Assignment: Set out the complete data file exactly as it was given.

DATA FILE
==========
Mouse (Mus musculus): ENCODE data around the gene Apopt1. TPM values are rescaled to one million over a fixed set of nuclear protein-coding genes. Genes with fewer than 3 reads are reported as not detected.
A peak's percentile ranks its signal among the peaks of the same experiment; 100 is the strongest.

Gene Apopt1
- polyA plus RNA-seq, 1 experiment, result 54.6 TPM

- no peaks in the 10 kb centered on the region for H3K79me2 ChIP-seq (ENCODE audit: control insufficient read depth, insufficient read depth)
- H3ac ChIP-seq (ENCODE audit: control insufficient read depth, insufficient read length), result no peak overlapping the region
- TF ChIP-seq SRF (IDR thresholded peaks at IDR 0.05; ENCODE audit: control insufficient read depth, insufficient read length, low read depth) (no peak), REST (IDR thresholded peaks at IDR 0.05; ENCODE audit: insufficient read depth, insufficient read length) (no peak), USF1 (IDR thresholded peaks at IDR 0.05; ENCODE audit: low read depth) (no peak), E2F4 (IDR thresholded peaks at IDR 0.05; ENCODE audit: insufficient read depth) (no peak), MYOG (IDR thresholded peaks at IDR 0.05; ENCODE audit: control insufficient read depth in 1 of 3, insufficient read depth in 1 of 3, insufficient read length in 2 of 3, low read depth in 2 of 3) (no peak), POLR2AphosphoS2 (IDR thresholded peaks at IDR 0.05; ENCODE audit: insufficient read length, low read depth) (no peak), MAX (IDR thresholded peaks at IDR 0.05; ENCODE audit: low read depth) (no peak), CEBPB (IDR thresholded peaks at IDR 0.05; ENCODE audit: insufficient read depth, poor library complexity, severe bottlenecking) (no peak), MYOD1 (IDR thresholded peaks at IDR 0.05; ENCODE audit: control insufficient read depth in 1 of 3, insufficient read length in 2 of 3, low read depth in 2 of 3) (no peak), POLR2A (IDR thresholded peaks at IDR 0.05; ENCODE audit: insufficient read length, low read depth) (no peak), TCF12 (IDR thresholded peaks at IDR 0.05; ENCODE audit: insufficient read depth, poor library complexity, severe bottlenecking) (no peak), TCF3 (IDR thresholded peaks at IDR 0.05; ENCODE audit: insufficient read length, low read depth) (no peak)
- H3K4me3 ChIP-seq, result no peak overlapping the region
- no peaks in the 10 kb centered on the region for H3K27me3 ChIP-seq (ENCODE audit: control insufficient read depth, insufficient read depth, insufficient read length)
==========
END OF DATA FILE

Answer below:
Mouse (Mus musculus): ENCODE data around the gene Apopt1. TPM values are rescaled to one million over a fixed set of nuclear protein-coding genes. Genes with fewer than 3 reads are reported as not detected.
A peak's percentile ranks its signal among the peaks of the same experiment; 100 is the strongest.

Gene Apopt1
- polyA plus RNA-seq, 1 experiment, result 54.6 TPM

- no peaks in the 10 kb centered on the region for H3K79me2 ChIP-seq (ENCODE audit: control insufficient read depth, insufficient read depth)
- H3ac ChIP-seq (ENCODE audit: control insufficient read depth, insufficient read length), result no peak overlapping the region
- TF ChIP-seq SRF (IDR thresholded peaks at IDR 0.05; ENCODE audit: control insufficient read depth, insufficient read length, low read depth) (no peak), REST (IDR thresholded peaks at IDR 0.05; ENCODE audit: insufficient read depth, insufficient read length) (no peak), USF1 (IDR thresholded peaks at IDR 0.05; ENCODE audit: low read depth) (no peak), E2F4 (IDR thresholded peaks at IDR 0.05; ENCODE audit: insufficient read depth) (no peak), MYOG (IDR thresholded peaks at IDR 0.05; ENCODE audit: control insufficient read depth in 1 of 3, insufficient read depth in 1 of 3, insufficient read length in 2 of 3, low read depth in 2 of 3) (no peak), POLR2AphosphoS2 (IDR thresholded peaks at IDR 0.05; ENCODE audit: insufficient read length, low read depth) (no peak), MAX (IDR thresholded peaks at IDR 0.05; ENCODE audit: low read depth) (no peak), CEBPB (IDR thresholded peaks at IDR 0.05; ENCODE audit: insufficient read depth, poor library complexity, severe bottlenecking) (no peak), MYOD1 (IDR thresholded peaks at IDR 0.05; ENCODE audit: control insufficient read depth in 1 of 3, insufficient read length in 2 of 3, low read depth in 2 of 3) (no peak), POLR2A (IDR thresholded peaks at IDR 0.05; ENCODE audit: insufficient read length, low read depth) (no peak), TCF12 (IDR thresholded peaks at IDR 0.05; ENCODE audit: insufficient read depth, poor library complexity, severe bottlenecking) (no peak), TCF3 (IDR thresholded peaks at IDR 0.05; ENCODE audit: insufficient read length, low read depth) (no peak)
- H3K4me3 ChIP-seq, result no peak overlapping the region
- no peaks in the 10 kb centered on the region for H3K27me3 ChIP-seq (ENCODE audit: control insufficient read depth, insufficient read depth, insufficient read length)